With just one week left before conference championship week in college football, several coaches are on the hot seat as the chaos that is the coaching carousel gets closer. A few teams have already fired their coaches (LSU, Purdue), Fresno State has already hired Jeff Tedford and FIU landed Butch Davis. The carousel is about to start getting crazy and a few more coaches will likely be out of jobs after the season ends.
There could still be a few surprising firings, but it's clear which coaches are on the hot seat right now. We're along looking at Power Five coaches, so the smaller schools don't count.
Charlie Strong is gone from Texas, even if that move hasn't been officially announced yet, so he doesn't count. Tommy Tuberville might be out of a job at UC, but that's not a Power 5 school. These six names are in alphabetical order. With that in mind, here are the six power five coaches most likely to be fired.
Steve Addazio, Boston College
Addazio nearly got the boot last year after he followed up back-to-back 7-6 seasons with a 3-9 dud. The BC offense remains just awful, which is unacceptable given that Addazio is an offensive coach. It was an ... interesting hire in the first place, given that Addazio was coming off a 4-7 season at Temple. A win this week over UConn kept BC's hopes alive for a bowl game. If the Eagles don't beat Wake Forest this weekend, Addazio's job is in serious jeopardy, even if his contract runs until 2020.
Mark Helfrich, Oregon
Helfrich helped himself in a big way Saturday, delivering a much-needed upset of a Top 15 Utah team on the road. That helped cool off (at least slightly) a red-hot seat. Oregon hasn't fired a coach since 1976, but that might change this year. Oregon is 4-7 and even a win over Oregon State in the final might not be enough to save Helfrich. Plus, a loss might seal his fate. Phil Knight has the money to buy out Helfrich, but there's always the chance he gets one more year, thanks in large part to beating Utah.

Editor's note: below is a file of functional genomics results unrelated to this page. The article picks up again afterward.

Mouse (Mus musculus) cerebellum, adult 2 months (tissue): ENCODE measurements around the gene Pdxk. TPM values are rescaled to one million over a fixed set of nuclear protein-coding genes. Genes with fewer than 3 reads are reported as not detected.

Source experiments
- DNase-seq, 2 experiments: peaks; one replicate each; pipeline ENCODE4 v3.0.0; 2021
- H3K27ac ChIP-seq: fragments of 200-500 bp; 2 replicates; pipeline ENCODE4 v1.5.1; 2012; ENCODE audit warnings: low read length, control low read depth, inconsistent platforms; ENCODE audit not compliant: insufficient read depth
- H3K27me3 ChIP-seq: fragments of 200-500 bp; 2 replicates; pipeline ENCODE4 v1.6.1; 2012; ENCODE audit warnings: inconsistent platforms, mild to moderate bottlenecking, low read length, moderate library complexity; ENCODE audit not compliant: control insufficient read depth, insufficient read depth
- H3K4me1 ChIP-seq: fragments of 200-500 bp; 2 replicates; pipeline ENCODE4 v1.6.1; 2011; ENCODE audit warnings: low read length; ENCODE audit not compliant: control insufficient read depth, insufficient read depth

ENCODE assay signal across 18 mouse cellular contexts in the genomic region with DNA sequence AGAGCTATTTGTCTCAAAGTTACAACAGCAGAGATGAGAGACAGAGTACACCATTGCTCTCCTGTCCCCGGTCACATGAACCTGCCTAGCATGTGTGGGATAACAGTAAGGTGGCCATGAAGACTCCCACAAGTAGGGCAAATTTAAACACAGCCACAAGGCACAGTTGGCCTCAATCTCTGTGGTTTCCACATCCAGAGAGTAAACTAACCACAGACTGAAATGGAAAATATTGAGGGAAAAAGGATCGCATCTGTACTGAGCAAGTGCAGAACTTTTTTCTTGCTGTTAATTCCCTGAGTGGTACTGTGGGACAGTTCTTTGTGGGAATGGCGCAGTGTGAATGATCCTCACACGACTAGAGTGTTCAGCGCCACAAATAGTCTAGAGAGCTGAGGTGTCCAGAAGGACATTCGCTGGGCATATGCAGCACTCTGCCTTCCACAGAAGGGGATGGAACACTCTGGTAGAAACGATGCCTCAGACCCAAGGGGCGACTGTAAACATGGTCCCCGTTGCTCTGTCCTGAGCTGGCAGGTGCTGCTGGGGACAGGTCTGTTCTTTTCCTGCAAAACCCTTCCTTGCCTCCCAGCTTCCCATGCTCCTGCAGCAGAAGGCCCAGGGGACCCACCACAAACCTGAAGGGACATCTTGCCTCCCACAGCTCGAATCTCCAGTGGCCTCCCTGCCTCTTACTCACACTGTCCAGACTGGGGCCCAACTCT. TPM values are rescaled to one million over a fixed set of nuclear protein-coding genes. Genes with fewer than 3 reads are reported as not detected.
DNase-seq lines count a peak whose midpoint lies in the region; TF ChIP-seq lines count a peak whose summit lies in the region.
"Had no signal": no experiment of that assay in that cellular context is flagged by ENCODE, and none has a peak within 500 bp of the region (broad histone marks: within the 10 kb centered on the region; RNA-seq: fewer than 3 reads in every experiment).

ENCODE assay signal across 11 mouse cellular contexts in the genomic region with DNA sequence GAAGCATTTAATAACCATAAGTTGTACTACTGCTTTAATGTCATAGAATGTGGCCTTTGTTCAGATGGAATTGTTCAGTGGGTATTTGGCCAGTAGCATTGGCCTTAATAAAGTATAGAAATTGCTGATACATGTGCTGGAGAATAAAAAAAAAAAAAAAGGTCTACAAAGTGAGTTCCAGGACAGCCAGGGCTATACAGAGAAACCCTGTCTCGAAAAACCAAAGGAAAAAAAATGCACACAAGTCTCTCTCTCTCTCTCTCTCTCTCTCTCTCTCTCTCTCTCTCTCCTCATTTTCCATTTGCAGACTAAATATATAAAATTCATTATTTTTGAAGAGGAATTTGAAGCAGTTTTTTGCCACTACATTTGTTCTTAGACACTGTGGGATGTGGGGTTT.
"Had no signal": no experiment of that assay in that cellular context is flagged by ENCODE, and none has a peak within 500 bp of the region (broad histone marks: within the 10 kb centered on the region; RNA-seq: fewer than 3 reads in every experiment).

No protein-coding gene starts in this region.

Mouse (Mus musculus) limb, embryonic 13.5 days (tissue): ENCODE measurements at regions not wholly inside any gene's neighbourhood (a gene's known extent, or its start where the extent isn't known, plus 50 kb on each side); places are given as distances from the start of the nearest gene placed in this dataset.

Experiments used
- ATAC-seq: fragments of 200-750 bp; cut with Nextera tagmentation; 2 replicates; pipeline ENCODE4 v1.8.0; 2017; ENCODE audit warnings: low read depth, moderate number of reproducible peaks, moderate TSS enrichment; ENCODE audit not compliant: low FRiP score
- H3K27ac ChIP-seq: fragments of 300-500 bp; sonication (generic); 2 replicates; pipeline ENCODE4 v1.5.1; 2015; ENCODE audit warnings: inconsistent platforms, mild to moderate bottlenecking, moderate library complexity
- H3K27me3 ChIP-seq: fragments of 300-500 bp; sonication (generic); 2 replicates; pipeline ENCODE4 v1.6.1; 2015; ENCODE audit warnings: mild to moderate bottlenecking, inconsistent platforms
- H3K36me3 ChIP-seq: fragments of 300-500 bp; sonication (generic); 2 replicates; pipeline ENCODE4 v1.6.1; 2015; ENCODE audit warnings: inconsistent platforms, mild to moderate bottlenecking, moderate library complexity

Butch Jones, Tennessee
The Vols were supposed to at least win the SEC East this year. After a 5-0 start that featured multiple comeback wins, it looked like they finally would. But then came losses to Alabama, Texas A&M and, stunningly, South Carolina. They failed to do that, as Florida managed to win the East. Jones has turned around a struggling program thanks to some great recruiting, but the wins still aren't there. A win over Vanderbilt Saturday is a must, especially since the Vols will be heavily favored. Jones might get one more year, but patience is getting thin at Rocky Top.
Brian Kelly, Notre Dame
Notre Dame AD Jack Swarbrick says Kelly's job is safe. And yet, the results this year have been ugly. After a 10-3 season last year, Notre Dame has regressed to a 4-7 mark thus far and won't go bowling. It's the worst season at the FBS level Kelly has had since his first year at Central Michigan. It's been bad this year and blowing a 17-point lead against Virginia Tech doesn't help. With USC left on the schedule, the Irish are staring a 4-8 season in the face. That's a nightmare season at Notre Dame, and even with Swarbrick's vote of confidence, this season might be enough to cost Kelly his job.
Kliff Kingsbury, Texas Tech
This might be a late addition to the hot seat. Kingsbury is a favorite son at Tech, but his results are heading in the wrong direction. He went 8-5 in his first year, but has followed that up with a four-win and a seven-win season (that included a bowl game loss). This might be his worst year yet, as TTU has dropped six of its last seven games. Their most recent was their worst yet: a 66-10 blowout at the hands of a bad Iowa State team. If Kingsbury doesn't beat Baylor, Charlie Strong might not be the only coach from the state of the Texas looking for a new job.
Rich Rodriguez, Arizona
Rich Rod flirted with a few jobs last year and he might have taken one if he knew what he was in for this season. It's been a complete disaster, with Arizona limping to a 2-9 record. AD Greg Byrne has said Rodriguez isn't in danger, but the Wildcats have taken a huge step back after a 10-4 season in 2014 and a 7-6 one last year. Arizona hasn't had a historically great program, which could help Rich Rod get at least one more year. But when you go 3-9 or 2-10 after a Power 5 school in year five, you usually don't see year six.Back to the NCAA Newsfeed